Tipperary pub owners get year to remedy planning issue

Tipperary pub owners get year to remedy planning issue

A well known Tipperary pub and restaurant has been given 12 months by Nenagh Court to comply with a planning order from Tipperary County Council.

Mairead and Brendan Tierney, proprietors of Paddys pub and restaurant in the former National Tidy Towns winning village Terryglass, had earlier pleaded to failing to comply with an order to demolish a coldroom at their premises which is built against a bawn wall.

A bawn wall was a defensive structure built against an old Irish tower house. They date from mediaeval times and are protected structures under Department of the Arts, heritage and Gaeltacht legislation.

The court heard that it could take up to €100,000 to remedy the situation

Mrs Tierney, a former Fianna Fail county councillor, told Judge Aingeal Nic Chonduin at Nenagh Court that herself and her husband, Brendan, were joint owners of Paddy's, which featured on the RTE programme At Your Service, presented by the Brennan brothers.

She described the business as “my life and I would like to continue”.

They were committed to following the order but did not have the finances to do so at present.

“We have never ignored the issue at any stage,” she said in evidence. “We are very focused on it as it is in our interest to have it sorted as soon as possible.”

She pointed out that they had originally received permission for the coldroom from Tipperary County Council but this had been appealed to An Bord Pleanala.

“It is a very complicated situation getting the Department of Arts, Heritage and the Gaeltacht to agree things with the council,” she pointed out.

She told her solictor, Isabel Treacy, that if she had to demolish the coldroom in the short term without having the funding to replace it immediatley, she would have to close the business.

“I can't continue in business without a coldroom,” she said.

Mrs Tierney said that Paddys employed eight fulltime staff and 18 part-time.

“The last eight years have been difficlut and while there has been an improvement, it is still slow,” she said.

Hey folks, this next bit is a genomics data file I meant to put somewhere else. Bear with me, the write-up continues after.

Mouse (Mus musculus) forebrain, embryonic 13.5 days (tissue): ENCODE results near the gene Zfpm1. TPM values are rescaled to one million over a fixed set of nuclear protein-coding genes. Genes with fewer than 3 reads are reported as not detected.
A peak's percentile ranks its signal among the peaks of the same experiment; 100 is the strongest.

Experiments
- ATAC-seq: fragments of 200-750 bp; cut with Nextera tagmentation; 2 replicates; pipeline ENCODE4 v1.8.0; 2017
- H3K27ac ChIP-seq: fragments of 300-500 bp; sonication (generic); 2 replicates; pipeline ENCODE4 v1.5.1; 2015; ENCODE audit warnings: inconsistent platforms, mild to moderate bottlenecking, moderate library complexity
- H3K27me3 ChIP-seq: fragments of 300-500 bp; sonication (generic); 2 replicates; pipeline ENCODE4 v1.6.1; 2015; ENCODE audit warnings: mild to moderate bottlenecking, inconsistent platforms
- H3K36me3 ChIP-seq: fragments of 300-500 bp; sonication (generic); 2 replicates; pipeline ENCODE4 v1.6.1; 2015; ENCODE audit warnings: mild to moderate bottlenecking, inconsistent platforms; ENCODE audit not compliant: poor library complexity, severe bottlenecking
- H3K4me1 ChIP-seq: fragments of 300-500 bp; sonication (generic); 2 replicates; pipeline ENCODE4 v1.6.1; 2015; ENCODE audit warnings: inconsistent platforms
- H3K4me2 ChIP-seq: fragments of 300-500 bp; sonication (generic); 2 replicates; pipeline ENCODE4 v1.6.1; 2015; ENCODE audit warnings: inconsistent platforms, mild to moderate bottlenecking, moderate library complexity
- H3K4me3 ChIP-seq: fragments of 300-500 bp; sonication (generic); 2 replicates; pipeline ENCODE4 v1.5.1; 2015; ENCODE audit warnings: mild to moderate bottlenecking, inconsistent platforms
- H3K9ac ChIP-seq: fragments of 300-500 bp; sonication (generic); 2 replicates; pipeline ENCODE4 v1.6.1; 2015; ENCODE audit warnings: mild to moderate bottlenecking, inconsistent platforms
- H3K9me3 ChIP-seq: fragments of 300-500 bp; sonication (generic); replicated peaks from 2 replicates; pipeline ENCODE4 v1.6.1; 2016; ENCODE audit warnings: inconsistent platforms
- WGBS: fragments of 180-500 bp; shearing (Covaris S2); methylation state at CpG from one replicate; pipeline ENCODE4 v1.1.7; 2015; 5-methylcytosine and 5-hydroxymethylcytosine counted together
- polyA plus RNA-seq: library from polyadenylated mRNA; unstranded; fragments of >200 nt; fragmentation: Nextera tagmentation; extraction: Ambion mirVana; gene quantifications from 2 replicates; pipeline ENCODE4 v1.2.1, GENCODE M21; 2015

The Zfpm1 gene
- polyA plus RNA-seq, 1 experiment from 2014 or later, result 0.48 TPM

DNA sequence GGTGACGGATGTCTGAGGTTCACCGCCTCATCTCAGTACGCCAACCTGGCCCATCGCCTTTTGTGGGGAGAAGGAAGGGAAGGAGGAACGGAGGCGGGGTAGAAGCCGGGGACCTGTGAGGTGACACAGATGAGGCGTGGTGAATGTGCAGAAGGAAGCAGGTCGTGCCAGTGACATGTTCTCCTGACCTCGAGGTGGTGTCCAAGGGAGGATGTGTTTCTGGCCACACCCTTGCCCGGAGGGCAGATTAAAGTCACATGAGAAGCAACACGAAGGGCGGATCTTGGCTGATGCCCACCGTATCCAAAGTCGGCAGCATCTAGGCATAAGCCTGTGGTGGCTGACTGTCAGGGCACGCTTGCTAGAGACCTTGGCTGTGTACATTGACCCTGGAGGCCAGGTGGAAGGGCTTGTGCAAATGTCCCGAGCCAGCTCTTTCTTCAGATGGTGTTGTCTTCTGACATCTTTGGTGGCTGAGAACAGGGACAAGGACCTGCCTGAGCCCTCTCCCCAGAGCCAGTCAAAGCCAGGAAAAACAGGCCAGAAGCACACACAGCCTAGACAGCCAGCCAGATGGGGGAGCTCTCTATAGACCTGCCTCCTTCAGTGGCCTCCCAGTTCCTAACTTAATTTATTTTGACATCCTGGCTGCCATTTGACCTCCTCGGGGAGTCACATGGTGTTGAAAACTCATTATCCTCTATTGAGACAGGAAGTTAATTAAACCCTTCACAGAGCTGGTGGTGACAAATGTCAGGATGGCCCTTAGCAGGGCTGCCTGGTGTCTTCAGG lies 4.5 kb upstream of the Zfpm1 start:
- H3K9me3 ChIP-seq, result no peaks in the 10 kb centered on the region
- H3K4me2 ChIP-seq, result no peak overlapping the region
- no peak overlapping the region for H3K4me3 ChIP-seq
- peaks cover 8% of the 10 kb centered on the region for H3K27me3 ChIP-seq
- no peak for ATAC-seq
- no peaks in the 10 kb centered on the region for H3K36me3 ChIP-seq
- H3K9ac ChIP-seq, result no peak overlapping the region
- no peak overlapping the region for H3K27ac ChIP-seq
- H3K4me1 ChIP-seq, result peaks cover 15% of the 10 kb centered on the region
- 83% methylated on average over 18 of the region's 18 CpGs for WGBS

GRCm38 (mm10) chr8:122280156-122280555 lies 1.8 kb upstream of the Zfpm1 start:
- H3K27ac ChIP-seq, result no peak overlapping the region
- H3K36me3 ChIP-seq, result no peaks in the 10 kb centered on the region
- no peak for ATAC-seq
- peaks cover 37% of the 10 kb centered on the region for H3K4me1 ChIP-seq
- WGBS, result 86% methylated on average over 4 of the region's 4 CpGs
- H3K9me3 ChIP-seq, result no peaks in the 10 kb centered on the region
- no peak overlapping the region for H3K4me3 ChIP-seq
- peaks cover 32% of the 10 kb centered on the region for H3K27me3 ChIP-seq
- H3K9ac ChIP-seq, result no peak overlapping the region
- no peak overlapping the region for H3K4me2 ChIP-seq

Mrs Tierney pointed out that in November, County Tipperary chief executive officer Joe MacGrath had told councillors that Tipperary was lagging behind other counties when it came to an improvement in the economy.

“I don't have the resources. I would have to borrow the €100,000 and my losses would not sustain that level of borrowing. My bank is anxious that I continue to reduce my debt,” said Mrs Tierney.

She hoped if trade were to pick up she could borrow the funding, but not at present.

“If I am forced to do it within a shorter time limit you are looking at selling this property. I want to comply but, but I have no access to funds,” she said.

Under cross-examination by David Hodgins, for the council, Mrs Tierney agreed that any dealings she had had with the council had been “pleasant and courteous”.

However, Mr Hodgins said that the matter had gone on for the past four years and the council still had no time frame as to when the coldroom would be demolished.

“The council would like it removed in six months and they think that is reasonable,” he said.

Mr Hodgins stated the council had already given the Tierneys four years to deal with the issue but they were now suggesting it could take another number of years.

The council was also looking for its costs.

However, Ms Treacy said her clients were giving a commitment to demolish, but did not have the funds.

She claimed the matter had taken time to rectify because the Tierneys had been “delayed by bureaucratic decisions”.

Earlier, Ms Treacy told Judge Nic Chonduin that her clients had tried to deal with the matter but needed to construct a coldroom elsewhere before demolishing the unauthorised one.

Architect Dermot Walsh, for the Tierneys, outlined the planning process the Tierneys had gone through with the council and said they had received planning this October for a new build.

However, he pointed out they would need to retain anarchaeologist and estimated that the total cost of the new build could be as high as €100,000.

He also stated that it would not be possible for the premises to stay open without a coldroom.

Judge Nic Chondun described the issue as a “very serious matter” and pointed out the council was only doing its job.

She said she did not know Terryglass but there were local jobs involved.

She adjourned the case to November 23, 2017, to allow for compliance.

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